Neuroactive steroids and their role in epilepsy

Chetan Y. Patil, Shamsundar A. Jadhav, Sudhakar M. Doifode, Mirza Shiraz Baig

Abstract


Neuroactive steroids are the certain steroids that alter neuronal excitability via the cell surface through interaction with certain neurotransmitter receptors. Neuroactive steroids regulate physiological functions of the central nervous system and have possible therapeutic potential in neurological diseases. They have been shown to affect neuronal excitability via their interaction with the ligand-gated ion channel family, such as the GABAA receptor by acting genomically as well as nongenomically. Positive modulators of GABAA receptor have anticonvulsant action as they enhance GABAergic transmission thereby increasing the seizure threshold. By virtue of these properties, neurosteroids appear to be relevant to pathophysiology and pharmacological treatment of many neurological diseases including catamenial epilepsy, stress induced epilepsy, temporal lobe epilepsy, alcohol withdrawal seizures, infantile spasm and status epilepticus. So far, only synthetic neurosteroid, ganaxolone has been tried in treatment of epilepsy and has shown good efficacy and tolerability. But, human data of trials are limited and hence, large double-blinded, placebo-controlled, randomized clinical trials are required before their use. The paper reviews the biosynthesis and GABAA receptor modulation of neurosteroids and their potential role in epilepsy.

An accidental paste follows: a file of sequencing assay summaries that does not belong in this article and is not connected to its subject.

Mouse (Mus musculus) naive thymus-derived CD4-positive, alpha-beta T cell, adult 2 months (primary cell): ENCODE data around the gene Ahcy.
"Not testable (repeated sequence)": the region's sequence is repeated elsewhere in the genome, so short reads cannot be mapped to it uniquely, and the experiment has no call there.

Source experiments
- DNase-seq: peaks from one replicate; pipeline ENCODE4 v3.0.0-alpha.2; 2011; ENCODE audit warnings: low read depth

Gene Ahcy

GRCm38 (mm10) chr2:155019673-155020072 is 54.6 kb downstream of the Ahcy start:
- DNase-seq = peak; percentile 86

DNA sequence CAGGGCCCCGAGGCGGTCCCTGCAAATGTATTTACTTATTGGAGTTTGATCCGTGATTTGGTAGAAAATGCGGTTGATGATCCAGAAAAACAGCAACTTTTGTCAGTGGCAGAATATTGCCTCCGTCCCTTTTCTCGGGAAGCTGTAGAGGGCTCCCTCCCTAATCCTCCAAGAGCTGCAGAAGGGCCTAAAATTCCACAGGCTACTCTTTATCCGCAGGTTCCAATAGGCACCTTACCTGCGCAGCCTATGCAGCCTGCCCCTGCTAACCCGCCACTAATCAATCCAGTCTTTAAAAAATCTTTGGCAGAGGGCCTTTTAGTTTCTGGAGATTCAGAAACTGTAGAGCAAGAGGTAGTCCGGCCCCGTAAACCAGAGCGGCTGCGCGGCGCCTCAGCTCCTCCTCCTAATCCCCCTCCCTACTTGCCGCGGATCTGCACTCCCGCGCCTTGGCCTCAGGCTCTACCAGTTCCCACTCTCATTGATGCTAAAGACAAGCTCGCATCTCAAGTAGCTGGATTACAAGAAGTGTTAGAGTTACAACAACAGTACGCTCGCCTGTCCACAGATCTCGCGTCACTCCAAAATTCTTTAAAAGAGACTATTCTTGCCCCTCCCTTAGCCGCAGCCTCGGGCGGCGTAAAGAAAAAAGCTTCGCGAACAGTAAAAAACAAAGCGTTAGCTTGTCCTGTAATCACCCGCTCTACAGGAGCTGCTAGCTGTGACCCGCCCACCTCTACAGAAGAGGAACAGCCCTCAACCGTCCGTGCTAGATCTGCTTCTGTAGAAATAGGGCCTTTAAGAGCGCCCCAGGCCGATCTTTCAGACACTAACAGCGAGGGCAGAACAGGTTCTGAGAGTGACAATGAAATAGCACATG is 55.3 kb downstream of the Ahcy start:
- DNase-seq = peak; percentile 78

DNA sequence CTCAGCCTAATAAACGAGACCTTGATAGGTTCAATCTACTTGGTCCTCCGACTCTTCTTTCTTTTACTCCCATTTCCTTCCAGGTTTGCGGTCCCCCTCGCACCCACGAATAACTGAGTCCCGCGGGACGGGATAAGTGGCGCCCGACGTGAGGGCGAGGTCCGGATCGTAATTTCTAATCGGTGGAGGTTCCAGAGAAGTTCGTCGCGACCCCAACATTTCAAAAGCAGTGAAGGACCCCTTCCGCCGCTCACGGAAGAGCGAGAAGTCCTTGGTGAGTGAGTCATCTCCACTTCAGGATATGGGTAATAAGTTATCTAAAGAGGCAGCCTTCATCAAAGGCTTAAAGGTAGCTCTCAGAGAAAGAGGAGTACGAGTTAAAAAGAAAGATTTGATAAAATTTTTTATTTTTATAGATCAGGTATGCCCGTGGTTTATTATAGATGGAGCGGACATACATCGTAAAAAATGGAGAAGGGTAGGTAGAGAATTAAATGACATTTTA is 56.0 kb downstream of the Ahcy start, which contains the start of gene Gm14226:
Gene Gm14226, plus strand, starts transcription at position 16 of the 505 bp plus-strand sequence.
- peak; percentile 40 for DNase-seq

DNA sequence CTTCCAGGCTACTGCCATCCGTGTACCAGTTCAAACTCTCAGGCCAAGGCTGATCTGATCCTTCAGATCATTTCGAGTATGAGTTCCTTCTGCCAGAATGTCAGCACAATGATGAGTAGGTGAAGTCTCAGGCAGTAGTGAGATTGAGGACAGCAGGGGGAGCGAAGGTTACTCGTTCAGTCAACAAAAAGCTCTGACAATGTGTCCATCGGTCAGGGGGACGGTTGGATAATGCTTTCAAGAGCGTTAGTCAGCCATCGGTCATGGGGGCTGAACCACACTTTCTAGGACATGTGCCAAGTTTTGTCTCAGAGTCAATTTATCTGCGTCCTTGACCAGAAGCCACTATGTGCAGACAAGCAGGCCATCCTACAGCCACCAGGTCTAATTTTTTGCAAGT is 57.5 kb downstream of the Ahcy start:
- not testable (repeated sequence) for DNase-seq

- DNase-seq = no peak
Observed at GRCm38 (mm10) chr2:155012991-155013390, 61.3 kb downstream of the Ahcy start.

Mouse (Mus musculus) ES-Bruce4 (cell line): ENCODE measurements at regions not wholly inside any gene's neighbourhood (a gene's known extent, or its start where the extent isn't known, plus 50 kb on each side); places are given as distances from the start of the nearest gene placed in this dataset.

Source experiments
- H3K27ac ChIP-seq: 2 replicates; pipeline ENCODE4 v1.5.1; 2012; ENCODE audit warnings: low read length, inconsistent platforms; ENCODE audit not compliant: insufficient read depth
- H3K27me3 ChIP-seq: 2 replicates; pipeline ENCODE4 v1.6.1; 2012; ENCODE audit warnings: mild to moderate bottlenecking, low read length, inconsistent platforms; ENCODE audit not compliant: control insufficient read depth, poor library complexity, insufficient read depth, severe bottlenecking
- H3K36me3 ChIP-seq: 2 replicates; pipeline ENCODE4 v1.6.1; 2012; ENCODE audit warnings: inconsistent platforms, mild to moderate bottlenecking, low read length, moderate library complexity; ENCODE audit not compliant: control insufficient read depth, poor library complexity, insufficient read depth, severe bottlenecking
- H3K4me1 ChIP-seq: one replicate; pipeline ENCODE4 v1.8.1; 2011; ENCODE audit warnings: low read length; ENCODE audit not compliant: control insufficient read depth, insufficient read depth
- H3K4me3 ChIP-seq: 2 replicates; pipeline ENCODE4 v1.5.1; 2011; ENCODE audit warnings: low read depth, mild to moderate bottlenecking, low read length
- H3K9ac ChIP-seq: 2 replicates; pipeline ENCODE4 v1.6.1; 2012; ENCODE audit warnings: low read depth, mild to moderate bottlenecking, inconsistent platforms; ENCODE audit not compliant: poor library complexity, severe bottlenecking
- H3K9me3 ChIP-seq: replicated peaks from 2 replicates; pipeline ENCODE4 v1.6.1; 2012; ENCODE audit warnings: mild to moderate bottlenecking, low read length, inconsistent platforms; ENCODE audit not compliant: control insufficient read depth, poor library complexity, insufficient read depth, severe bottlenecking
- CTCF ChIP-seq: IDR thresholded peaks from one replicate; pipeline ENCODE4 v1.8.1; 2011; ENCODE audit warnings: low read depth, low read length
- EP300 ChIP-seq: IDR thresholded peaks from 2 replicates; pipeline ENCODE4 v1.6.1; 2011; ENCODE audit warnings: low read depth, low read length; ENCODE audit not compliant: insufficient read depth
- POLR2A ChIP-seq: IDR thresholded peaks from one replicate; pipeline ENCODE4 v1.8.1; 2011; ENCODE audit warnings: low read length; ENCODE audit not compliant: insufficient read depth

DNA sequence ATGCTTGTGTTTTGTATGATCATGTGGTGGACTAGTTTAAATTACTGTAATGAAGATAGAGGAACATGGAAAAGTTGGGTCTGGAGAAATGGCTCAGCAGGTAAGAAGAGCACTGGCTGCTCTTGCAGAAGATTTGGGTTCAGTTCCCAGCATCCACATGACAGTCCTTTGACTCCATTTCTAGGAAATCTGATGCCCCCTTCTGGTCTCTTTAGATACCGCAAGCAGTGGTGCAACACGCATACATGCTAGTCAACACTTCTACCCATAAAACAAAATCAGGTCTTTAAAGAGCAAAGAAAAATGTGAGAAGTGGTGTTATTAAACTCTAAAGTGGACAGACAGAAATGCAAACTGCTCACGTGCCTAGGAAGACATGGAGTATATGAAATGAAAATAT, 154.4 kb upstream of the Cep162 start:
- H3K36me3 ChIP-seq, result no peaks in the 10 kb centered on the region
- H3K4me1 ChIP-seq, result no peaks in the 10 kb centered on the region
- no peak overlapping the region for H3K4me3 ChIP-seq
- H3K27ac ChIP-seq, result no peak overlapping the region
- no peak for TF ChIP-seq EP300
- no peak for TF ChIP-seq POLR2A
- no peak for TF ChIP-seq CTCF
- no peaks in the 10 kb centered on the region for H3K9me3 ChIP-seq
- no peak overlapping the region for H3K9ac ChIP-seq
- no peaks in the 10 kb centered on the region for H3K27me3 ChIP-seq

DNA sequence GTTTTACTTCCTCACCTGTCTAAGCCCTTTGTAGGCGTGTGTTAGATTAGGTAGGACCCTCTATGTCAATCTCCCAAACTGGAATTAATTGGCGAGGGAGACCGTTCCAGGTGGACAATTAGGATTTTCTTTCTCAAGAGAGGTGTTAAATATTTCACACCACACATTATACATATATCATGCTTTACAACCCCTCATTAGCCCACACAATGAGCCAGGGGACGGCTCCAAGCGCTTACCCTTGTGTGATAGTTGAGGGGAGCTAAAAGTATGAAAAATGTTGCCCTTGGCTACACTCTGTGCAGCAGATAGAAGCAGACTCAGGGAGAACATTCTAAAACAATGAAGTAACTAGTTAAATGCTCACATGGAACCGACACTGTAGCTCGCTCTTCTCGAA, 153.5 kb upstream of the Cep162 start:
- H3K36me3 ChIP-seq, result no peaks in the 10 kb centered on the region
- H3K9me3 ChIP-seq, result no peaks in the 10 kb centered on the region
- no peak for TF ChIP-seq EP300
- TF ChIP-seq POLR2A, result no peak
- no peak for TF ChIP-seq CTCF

Keywords


Neuroactive steroids, Neurosteroids, Allopregnanolone, Tetrahydrodeoxycorticosterone (THDOC), GABAA receptor, Catamenial epilepsy, Seizure, Epilepsy

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References


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